It has some stealth features and it was supposed to get a railgun. I will agree that it is pretty expensive for a test bed, but we started planning this boat a long time ago as the replacement for the Burke class. At least it is better than the LCS Frigates.

Re:Resistant to anti-plane missles? (0)

Anonymous Coward | 1 year,6 days | (#45169287)

Correct me if I'm wrong, but my understanding is that anti-ship missile technology has been ahead of defence systems now for quite some time, such that basically any ship that gets within range of them is basically always sunk. What's more, Russia, Iran and China all have such missiles. What exactly are these ships being built for, beyond the jobs they produce?

Correct me if I'm wrong, but my understanding is that anti-plane missile technology has been ahead of defence systems now for quite some time, such that basically any plane that gets within range of them is basically always destroyed. What's more, Russia, Iran and China all have such missiles. What exactly are these planes being built for, beyond the jobs they produce?

Not linux (4, Informative)

mwvdlee (775178) | 1 year,6 days | (#45168569)

LynxOS is a proprietary Unix, compatible with Linux binaries.
It does not contain the Linux kernel and is closed source.

Re:Not linux (0)

Anonymous Coward | 1 year,6 days | (#45168713)

I was thinking the same thing.

Re:Not linux (-1)

Anonymous Coward | 1 year,6 days | (#45168725)

STFU! What are you? A Micro$oft shill?!?!

Re:Not linux (1)

bobbied (2522392) | 1 year,6 days | (#45168753)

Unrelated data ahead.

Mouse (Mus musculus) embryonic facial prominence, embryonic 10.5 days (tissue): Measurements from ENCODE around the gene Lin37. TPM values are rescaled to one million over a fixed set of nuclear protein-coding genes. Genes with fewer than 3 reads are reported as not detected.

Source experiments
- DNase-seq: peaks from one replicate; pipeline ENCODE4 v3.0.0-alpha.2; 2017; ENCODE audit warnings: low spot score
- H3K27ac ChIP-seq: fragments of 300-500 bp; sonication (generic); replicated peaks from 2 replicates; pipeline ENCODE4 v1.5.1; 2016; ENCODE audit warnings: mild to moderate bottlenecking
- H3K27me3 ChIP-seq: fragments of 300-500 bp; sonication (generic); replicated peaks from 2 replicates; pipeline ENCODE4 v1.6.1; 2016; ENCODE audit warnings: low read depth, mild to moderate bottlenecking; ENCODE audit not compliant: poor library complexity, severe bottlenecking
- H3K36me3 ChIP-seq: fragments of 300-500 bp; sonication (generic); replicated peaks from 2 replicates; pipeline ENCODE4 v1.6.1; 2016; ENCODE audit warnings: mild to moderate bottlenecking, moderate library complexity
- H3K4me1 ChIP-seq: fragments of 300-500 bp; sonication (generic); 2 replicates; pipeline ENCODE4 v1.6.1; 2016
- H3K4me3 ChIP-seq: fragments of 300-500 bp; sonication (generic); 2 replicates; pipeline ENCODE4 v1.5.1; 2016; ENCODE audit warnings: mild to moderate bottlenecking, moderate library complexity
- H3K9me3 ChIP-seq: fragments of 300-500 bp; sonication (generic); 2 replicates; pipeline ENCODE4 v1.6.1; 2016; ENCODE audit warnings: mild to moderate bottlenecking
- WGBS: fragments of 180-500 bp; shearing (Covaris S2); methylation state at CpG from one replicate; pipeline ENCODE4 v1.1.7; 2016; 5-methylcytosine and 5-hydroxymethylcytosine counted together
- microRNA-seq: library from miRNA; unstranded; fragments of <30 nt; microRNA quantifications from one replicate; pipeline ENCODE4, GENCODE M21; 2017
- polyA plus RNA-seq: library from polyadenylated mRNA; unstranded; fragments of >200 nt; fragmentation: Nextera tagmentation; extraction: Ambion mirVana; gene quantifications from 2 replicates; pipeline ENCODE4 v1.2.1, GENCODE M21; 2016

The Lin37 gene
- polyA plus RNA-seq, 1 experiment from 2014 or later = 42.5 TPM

Yea got to love the media hype. New Flash guys: JavaScript isn't JAVA..

But, I can assure you that Linux is alive and well in the Department of Defense. But so is Windows XP, MP, 98 and beyond...

Re:Not linux (1)

intermodal (534361) | 1 year,6 days | (#45169039)

But, I can assure you that Linux is alive and well in the Department of Defense. But so is Windows XP, MP, 98 and beyond...

Is Windows MP use restricted to the military police?

Re:Not linux (1)

synapse7 (1075571) | 1 year,6 days | (#45168861)

I stopped following ars since their horrid change of format, is it surprising or not surprising ars pushed it as Linux?

RTFA (2)

jklovanc (1603149) | 1 year,6 days | (#45168895)

The design of the Zumwalt solves that problem by using off-the-shelf hardware—mostly IBM blade servers running Red Hat Linux—and putting it in a ruggedized server room.

Many servers are running Linux not Lynx.

Re:Not linux (4, Informative)

NoKaOi (1415755) | 1 year,6 days | (#45169143)

LynxOS is a proprietary Unix, compatible with Linux binaries.
It does not contain the Linux kernel and is closed source.

And I didn't see anywhere in the summary or article that said runs Linux exclusively. The component they refer to as running LynxOS is only one part of the whole.

FTA:

mostly IBM blade servers running Red Hat Linux—and putting it in a ruggedized server room. Those ruggedized server rooms are called Electronic Modular Enclosures (EMEs), sixteen self-contained, mini data centers built by Raytheon.

I'm pretty sure anything called Red Hat Linux is going to contain the Linux kernel.

Re:Not linux (1)

fnj (64210) | 1 year,6 days | (#45169333)

LynxOS is a proprietary Unix, compatible with Linux binaries.
It does not contain the Linux kernel and is closed source.

And your point is? From TFA:

The design of the Zumwalt solves that problem by using off-the-shelf hardware—mostly IBM blade servers running Red Hat Linux—and putting it in a ruggedized server room.

Red Hat Enterprise Linux certainly IS open source.

WOW Linux!!! (-1)

Anonymous Coward | 1 year,6 days | (#45168591)

Using linux we can kill those sand niggers much much faster

235 server racks in one ship? (0)

Anonymous Coward | 1 year,6 days | (#45168617)

I mean yeah redundancy and all, but that seems a bit out of proportion?

Re:235 server racks in one ship? (1)

alen (225700) | 1 year,6 days | (#45168997)

figure you have to track multiple fast moving threats like missiles and lots of other potential targets and non-combatants. that's a lot of processing power

Re:235 server racks in one ship? (0)

Anonymous Coward | 1 year,6 days | (#45169361)

Bet 234 of those racks are serving porn to the rest of the fleet.

Perhaps... (1)